It is Friday evening and weekend plans are being formulated for parties and social gatherings. I have just returned from a dinner with three of the most ethical people I know. The cook is the best I have ever encountered: one of those “natural” cooks who make even the ordinary extraordinary. We started with Mexican beer and crips that reminded me of The Folk of the Faraway Tree who ate burst-balls that exploded with unique flavors in the mouth. Then a pasta with green beans and small, bright red tomatoes, and shrip barbequed outside to a crisp perfection. The wine pleased the palate and induced generalizations of intense insight. These are some of the highlights about mining that peppered our conversation.
Archive for May, 2007
Sitting in the luxurious staff restaurant of the University of British Columbia eating fine food and looking out over the best view in the world, I have been honored to meet some of the top professors in the UBC mining department. So I am prejudiced and biased towards their success. Thus I was delighted to see that the Province of British Columbia is providing $7.5 million to expand faculty and increase student spaces in the Norman B. Keevil Institute of Mining Engineering. This money is in addition to the $7.5 million that Teck Cominco has also committed in support of the Norman B. Keevil Institute of Mining Engineering.
For a while now, we have grown used to the perpetual wails that there are not enough people to do all the mining work that needs be done. We have heard professors call for more money to train miners; we have seen governments fund glossy brochures to lure kids into the mines; we have even encouraged our son-in-law to go to north-east Wyoming to earn more on the coal mines than he earns as a cable installer for MediaCom in Iowa. Now I wonder if we have all been wrong. Is the writing on the wall? Is the thin edge of the wedge revealed in these two stories in today’s news reports? I quote:
It has been a record dry season in southern California. You would not know this by looking at the lush vegetation, abundant flowers, and vast pools of the townhouse complex and everywhere else in this piece of paradise. The beach is cloud-covered all day long as the desert heats up pumping great masses of evaporation inland and keeping local temperatures in the 60 to 65 degree range. We left Iowa partly because of record heat: way up in the 95s with humidity and strong winds. Most unpleasant. And then to the mining news and this strange report:
The axing of 160 jobs at a south-east Queensland coalmine because of the drought is just the first of a wave of job losses set to hit the region, the state opposition warns. But Premier Peter Beattie says he does not expect mass job cuts as a result of the state’s worst drought on record. Tarong Mine today announced the cuts, which it said were unavoidable after dwindling water supplies had forced a scaling back of operations at Tarong and Tarong North power stations—which the mine supplies.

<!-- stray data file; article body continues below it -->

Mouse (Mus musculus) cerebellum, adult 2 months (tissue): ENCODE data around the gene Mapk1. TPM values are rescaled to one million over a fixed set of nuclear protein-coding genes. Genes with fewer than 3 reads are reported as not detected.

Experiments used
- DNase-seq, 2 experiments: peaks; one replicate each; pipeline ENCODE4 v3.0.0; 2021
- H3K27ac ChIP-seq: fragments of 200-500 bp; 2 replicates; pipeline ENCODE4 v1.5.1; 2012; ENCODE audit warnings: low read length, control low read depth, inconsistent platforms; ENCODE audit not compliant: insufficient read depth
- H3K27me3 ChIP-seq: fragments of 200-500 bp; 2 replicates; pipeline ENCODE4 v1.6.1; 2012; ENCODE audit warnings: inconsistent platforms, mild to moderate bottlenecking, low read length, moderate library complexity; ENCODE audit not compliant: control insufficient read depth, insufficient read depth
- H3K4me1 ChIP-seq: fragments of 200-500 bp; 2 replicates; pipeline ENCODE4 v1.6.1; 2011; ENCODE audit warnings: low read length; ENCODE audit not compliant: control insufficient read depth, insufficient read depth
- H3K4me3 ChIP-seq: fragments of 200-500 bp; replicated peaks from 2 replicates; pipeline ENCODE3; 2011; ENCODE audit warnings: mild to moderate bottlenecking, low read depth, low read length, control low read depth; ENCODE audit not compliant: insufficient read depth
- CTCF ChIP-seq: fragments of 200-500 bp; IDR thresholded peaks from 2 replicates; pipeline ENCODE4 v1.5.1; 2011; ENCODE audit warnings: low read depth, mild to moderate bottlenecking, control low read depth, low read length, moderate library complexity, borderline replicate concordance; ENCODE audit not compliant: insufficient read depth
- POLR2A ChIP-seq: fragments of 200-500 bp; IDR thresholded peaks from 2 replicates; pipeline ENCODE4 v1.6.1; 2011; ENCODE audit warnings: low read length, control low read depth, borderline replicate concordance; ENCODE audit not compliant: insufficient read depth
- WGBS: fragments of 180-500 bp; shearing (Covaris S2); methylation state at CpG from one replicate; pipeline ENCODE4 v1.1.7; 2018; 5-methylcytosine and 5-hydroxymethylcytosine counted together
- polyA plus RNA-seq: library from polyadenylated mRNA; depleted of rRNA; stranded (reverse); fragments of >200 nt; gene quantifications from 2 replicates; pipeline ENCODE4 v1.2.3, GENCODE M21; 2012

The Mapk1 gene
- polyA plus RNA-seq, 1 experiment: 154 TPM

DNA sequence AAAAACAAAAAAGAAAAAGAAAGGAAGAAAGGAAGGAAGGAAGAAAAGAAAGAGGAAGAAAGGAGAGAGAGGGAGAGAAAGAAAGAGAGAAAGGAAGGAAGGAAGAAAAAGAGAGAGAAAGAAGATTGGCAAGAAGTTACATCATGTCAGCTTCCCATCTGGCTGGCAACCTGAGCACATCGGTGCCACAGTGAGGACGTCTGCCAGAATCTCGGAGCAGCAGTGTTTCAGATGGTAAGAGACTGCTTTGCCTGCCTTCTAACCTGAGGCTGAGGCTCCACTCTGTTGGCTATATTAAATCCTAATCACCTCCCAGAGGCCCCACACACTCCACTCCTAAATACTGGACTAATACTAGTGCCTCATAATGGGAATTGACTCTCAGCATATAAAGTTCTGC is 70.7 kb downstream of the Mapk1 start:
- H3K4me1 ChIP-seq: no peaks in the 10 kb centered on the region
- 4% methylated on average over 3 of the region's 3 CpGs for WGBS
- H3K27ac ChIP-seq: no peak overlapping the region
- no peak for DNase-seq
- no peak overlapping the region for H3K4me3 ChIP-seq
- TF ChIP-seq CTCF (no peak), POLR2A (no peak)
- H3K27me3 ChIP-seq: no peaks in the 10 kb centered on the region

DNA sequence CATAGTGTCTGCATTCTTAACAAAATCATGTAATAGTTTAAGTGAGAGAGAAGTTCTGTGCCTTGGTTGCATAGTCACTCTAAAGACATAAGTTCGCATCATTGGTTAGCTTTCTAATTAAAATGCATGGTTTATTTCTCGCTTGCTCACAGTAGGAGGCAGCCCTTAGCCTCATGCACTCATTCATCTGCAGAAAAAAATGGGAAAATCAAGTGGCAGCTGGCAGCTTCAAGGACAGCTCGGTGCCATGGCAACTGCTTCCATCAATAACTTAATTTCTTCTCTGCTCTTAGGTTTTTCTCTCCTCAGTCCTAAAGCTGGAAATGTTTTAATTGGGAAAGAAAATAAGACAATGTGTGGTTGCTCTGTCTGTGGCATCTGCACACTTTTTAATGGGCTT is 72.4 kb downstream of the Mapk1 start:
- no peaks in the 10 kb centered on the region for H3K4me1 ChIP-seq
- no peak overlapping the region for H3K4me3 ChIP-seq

On a whim, we left the farm in Iowa and set off across country with three young kids in a new Ford Focus piled high and packed to the brim. We followed the old Lincoln Highway through Iowa and then along the Platte River through Nebraska; hence down the north-east corner of Colorado to traverse the Rockies and sleep in Grand Junction; hence through that beautiful country of southern Utah and to Las Vegas; finally the desert of eastern California and the blessed Beach Cities, including our destination, Huntington Beach. The car went well—a testament to American car manufacturers. The kids behaved—a testament to a portable DVD player and three Game Boys. The KOA campgrounds were comfortable and quiet and a great place for kids to stay. Las Vegas and Excalibur were a kids’ delight although it cost me a fortune for them to play every electronic game in the packed halls.
Playing computer games is for everyone. Here is my take at four computer games relevant to mining.
Before we look at the games, let me state emphatically my basic beliefs re computer games and mining.
- I think it a waste of money to develop glossy brochures to hand out to students in order to encourage them to become miners.
- I believe it would be better to spend money developing computer games involving mining and in supporting youth groups playing these games competitively.
Maybe here is an opportunity for some benevolent mining company to sponsor a youth group to try out new mine development strategies. Any profit can be converted to US dollars and be sent to folk who live around closed mines. And the mining company can apply the strategy in real time.
NEWS RELEASE FROM PRICEWATERHOUSECOOPERS
British Columbia’s mining industry posted another year of record financial results in 2006, driven primarily by increased global demand and higher coal and metals prices. Net income reached Can$2.35 billion in 2006, up 27.6% from $1.84 billion in 2005—the highest level in the 39 year history of PricewaterhouseCoopers’ (PwC) annual survey of the B.C. mining industry.